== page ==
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In Sickness and in Health: Mediterranean Diet Applications across the Continuum of Care

Amanda Goldman, MS, RD, LD, FAND

A thought-leadership conference was held with food industry experts, scientists, foodservice operators, wellness experts and opinion leaders in Washington, DC on June 27, 2019. This exceptional event was the Mediterranean Diet Roundtable(MDR) and it was led by its founder, Daniela Puglielli and her team mem-ber, Flavia Bonelli. The goal of the MDR was for par-ticipants around the world to gain a deeper under-standing of the health values, market trends & com-mercial benefits of the Mediterranean Diet through an informative and dynamic open forum. Dignitaries from 14 countries were in attendance. Another goal was to bridge theory and practice to be able to better work together to inspire individuals to make healthier food choices via expanded offerings in a variety of settings.

The first Mediterranean Diet Roundtable was held in New York City in 2015 and it has grown from there. Similar events have since been held in Beverly Hills, Boston and even in Rome, Italy. That one included a well-received program on nutrition in acute care. After these successful conferences, it was deter-mined that there was a need to include a session on healthcare across the continuum of care in the fu-ture. A panel approach seemed best and from that idea, Mary Angela Miller, MS, RDN, LD reached out to various colleagues to gauge their interest in participating. Healthcare nutrition leaders in multiple segments along the continuum of care were asked to weigh in on how they integrated healthy diet patterns into their operations. Not just the fad of the day, but genuinely valid concepts backed by science; ones that could be incorporated into a variety of life-styles. In this case, the Mediterranean Diet was ref-erenced as a concept that both providers & clients, customers, community, patient and/or residents had expressed interest in as one worthy of adding variety to a menu or expanding food choices in the quest for health.

Mary Angela Miller, Clinical Instructor at The Ohio State University and former OSU Wexner Medical Center Foodservice Director & Hospital Administra-tor, served as the moderator for the session.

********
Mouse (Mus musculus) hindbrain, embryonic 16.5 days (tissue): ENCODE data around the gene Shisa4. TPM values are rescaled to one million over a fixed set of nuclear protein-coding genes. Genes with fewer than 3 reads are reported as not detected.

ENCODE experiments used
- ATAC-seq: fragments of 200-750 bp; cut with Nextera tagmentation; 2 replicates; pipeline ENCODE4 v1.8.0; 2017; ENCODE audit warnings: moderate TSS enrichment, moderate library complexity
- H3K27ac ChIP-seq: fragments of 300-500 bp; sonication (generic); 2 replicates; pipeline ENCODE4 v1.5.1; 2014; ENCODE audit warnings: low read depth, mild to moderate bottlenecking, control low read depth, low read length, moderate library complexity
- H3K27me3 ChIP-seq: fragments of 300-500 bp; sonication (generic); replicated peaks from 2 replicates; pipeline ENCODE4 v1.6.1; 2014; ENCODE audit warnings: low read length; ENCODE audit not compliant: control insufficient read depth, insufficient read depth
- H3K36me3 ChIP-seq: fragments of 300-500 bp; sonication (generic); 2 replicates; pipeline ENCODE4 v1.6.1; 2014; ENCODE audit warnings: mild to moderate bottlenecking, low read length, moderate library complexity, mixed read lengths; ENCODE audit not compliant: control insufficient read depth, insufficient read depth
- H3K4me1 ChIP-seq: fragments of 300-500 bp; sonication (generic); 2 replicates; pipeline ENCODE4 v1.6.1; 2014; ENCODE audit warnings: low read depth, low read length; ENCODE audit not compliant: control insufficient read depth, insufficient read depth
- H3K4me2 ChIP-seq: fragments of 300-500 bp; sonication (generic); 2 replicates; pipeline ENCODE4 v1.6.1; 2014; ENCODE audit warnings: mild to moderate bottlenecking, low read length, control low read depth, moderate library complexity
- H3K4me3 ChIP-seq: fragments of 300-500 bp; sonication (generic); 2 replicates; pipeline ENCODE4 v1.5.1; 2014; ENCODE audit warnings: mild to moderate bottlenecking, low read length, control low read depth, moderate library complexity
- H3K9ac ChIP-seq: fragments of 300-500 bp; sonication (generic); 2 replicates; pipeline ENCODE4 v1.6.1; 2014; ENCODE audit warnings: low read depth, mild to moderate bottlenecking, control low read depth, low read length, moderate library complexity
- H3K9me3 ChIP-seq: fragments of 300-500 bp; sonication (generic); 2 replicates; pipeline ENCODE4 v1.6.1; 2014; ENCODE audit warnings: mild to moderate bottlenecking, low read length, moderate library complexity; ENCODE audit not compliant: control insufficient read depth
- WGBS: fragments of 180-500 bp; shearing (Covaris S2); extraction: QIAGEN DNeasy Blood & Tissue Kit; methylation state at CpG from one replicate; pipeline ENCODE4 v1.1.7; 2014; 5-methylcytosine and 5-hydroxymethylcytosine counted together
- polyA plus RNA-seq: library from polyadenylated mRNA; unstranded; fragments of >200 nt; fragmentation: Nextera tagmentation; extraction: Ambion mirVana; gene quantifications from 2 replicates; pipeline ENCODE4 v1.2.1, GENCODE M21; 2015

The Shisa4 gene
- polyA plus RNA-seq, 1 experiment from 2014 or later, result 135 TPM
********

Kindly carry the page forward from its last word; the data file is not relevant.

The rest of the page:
Displayed below is a summation of how four differ-ent leaders leveraged interest regarding the Medi-terranean Diet into programs, menus, retail offer-ings, nutrition counseling & therapy, and other ser-vices they offered at each point in the continuum of health care.

Community Care: Michael Folino, MBA, RDN, LD, former Associate Director, Ohio State University Wexner Medical Center, Columbus, OH (current Director of Support Services, Akron Children’s Hos-pital, Akron, OH).

Key Points:

  • Community gardens provide access and educa-tion about the importance of consuming a diet high in fruits and vegetables
  • Mobile Education Kitchens are able to provide greater access to healthy foods and nutri-tion information in multiple places within the local community; Education assists with moving towards preventative care

Acute Care: Angelo Mojica,PhD, RD, CEC, Senior Director of Food & Culinary Services, Johns Hopkins Health System, Baltimore, MD.

Key Points:

  • Elements of the Mediterranean Diet are easily able to be incorporated into healthier din-ing options in hospitals for patients, staff & visitors
  • Wholesome diets that are also delicious will be also be consumed more and are a way to nourish patients to facilitate discharge

Chronic Care: Amanda Goldman, MS, RD, LD, FAND, former System Director of Food & Nutrition Services and Di-rector of Diabetes & Nutrition Care, CHI Saint Joseph Health, Lexington, KY (currentHealthcare Industry Sales Strategist, Gordon Food Service).

Key Points:

  • Components of the Mediterranean Diet, such as fresh fruits & vegetables, whole grains, nuts and legumes, are encouraged during nutrition education sessions as an aid in the treatment of such chronic disease as dia-betes
  • Evidence-based research shows that the Mediterranean Diet assists with preventing Type 2 Diabetes and with improving glycemic control

Extended Care: Suzanne Cryst, RDN, CSG, LD, Nutrition Services Director, Hickory Ridge Nursing & Rehabilitation Center, Akron, OH.

Key Points:

  • Components of the Mediterranean Diet are becoming more popular in the senior living space
  • The Mediterranean Diet is a way to add interest & variety, along with nourishing meals within senior dining

In summary, what was most appreciated about the information shared were the practical examples provided, along with the outcomes & successes achieved. More & more frequently, nutrition & healthcare leaders work in system environments, ones that provide care at multiple points. These thought-provoking suggestions and recom-mendations demonstrated how elements of the Mediterranean Diet were embedded thematically throughout the continuum of care. The same thought process can be applied as a way to accommodate public interest and to assist with improving the consumption of components of the Mediterranean Diet. Data shows that if Americans adjusted their diets to be about 20% more Mediterranean-like, that could save the United States close to $26 bil-lion per year in healthcare costs. Not only will the overall health of individuals improve, but the health of the economy would improve as well.